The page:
Endless canon |
Music Terms

Endless canon |

Dictionary categories
terms and concepts

lat. an infinite canon, a perpetual canon

A form of imitation presentation in which there is no conclusion. caesuras (see Imitation), and the development of the melody leads to its beginning. This allows you to perform B. to. without stopping any number of times (hence the name). B. to. are subdivided into 2 categories. In B. to. I category, all the distances between the introductions of the initial and imitating voices are the same:

Endless canon |

J. S. Bach. The Art of the Fugue, No 4.

Endless canon |

M. I. Glinka. “Ivan Susanin”, final of the 3rd act.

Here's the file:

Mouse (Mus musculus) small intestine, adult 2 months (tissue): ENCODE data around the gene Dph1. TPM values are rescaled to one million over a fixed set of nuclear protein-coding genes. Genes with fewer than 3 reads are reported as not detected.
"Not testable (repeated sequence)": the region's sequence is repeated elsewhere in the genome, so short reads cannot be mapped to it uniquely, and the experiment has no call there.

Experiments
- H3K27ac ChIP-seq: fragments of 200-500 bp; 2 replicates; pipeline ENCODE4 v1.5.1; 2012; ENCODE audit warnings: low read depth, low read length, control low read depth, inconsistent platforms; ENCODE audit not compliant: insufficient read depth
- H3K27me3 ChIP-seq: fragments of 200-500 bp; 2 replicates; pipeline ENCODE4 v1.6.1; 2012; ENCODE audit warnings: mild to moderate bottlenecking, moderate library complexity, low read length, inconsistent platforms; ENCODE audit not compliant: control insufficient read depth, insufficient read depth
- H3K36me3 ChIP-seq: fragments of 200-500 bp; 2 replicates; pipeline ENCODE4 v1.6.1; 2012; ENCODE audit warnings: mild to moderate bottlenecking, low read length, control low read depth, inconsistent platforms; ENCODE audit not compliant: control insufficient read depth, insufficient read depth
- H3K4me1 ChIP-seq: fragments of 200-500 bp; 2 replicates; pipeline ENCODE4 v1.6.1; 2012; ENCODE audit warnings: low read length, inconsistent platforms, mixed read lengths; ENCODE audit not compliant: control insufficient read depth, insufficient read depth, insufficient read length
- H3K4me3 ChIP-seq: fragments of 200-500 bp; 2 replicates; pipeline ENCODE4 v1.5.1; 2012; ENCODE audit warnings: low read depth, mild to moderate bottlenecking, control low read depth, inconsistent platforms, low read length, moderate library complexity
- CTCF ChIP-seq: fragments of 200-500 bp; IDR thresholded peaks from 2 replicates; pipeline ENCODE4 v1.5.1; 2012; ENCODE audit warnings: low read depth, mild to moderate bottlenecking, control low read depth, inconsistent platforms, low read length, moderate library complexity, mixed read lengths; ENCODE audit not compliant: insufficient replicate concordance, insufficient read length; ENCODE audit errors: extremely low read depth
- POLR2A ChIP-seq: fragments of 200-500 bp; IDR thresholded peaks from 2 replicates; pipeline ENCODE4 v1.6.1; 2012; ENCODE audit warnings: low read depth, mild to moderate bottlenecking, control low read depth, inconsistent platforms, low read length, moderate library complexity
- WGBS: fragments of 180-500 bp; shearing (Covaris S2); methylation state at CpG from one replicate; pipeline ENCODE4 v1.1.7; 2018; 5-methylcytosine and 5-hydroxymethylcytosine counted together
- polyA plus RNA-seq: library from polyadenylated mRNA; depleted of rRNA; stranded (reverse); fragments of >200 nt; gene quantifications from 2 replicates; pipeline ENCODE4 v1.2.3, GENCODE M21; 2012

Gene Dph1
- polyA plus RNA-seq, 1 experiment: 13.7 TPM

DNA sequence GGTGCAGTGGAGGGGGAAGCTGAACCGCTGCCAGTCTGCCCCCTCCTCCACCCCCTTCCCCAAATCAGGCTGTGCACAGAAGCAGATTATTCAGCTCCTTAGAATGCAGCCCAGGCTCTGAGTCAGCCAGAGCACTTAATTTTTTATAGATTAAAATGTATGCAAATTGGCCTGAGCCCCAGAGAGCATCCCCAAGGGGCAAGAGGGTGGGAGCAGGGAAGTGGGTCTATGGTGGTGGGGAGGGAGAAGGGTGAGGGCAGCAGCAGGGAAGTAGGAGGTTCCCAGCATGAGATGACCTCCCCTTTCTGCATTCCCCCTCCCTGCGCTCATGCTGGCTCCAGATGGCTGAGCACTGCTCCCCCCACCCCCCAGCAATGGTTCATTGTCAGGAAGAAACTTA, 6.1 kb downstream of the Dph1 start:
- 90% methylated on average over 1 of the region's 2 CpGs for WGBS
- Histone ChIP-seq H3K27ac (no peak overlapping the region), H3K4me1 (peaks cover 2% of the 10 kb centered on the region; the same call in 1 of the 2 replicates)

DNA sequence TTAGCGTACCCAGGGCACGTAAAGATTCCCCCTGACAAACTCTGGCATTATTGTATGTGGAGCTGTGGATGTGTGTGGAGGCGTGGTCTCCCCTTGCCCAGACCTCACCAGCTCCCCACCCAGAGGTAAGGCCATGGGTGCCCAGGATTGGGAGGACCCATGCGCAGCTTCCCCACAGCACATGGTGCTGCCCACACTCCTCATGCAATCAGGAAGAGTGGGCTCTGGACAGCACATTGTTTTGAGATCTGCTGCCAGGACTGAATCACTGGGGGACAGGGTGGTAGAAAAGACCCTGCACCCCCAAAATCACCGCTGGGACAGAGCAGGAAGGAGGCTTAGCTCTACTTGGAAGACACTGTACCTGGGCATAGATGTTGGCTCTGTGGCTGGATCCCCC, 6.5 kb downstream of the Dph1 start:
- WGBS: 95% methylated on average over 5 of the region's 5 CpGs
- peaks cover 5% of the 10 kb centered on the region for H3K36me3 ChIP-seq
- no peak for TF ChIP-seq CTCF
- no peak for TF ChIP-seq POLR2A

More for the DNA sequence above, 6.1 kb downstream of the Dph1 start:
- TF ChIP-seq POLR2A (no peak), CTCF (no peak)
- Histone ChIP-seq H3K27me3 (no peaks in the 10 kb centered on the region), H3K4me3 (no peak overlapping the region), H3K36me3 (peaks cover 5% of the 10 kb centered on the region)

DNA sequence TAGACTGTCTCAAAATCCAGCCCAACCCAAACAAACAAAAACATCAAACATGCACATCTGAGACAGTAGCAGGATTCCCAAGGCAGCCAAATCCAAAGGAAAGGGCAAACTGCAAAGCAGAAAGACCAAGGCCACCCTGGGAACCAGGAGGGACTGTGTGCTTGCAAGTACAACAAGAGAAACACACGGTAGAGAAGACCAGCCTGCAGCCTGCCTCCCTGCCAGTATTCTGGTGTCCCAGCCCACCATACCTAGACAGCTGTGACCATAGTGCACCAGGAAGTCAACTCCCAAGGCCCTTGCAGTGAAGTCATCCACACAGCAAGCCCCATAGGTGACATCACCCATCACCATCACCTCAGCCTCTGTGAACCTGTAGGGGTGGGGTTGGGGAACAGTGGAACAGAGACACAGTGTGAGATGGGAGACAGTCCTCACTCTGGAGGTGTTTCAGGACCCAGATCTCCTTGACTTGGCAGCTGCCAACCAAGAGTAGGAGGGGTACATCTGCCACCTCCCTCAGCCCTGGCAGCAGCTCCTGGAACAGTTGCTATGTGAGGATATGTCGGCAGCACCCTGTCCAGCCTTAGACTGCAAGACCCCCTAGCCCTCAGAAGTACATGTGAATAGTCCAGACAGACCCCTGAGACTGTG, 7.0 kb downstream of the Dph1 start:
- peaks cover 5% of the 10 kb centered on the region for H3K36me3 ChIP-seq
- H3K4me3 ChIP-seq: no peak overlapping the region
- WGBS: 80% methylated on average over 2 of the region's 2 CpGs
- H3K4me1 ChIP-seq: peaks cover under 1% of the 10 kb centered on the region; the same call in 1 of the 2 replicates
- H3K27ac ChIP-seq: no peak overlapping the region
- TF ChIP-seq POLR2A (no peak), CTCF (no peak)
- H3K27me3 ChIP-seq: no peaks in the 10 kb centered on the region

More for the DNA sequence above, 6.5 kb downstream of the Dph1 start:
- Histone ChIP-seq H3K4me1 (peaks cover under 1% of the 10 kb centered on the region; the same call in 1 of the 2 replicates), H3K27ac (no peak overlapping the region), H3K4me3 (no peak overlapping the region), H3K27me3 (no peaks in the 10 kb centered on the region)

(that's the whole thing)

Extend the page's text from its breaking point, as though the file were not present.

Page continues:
In B. to. II category, these distances are not equal:

Endless canon |

F. Schubert. Sonata for piano op. 143 final.

The use of B. to. is determined by the peculiar effect of stiffness, movement in place or in a circle, due to repetition. There are independent. comic productions. in the form of B. to. More often they are found inside the muses. plays, which usually take place no more than 2-3 times.

expresses special. the value of B. to. acquires when the repetition is significantly removed from the beginning – this creates the impression of free, unrestricted development, after exhaustion of which the familiar music returns. material (minuet from the d-moll quartet by J. Haydn or Canon perpetuus, No 13 from J. S. Bach’s Musical Offering).

Literature: see under the article Canon.

T. F. Müller

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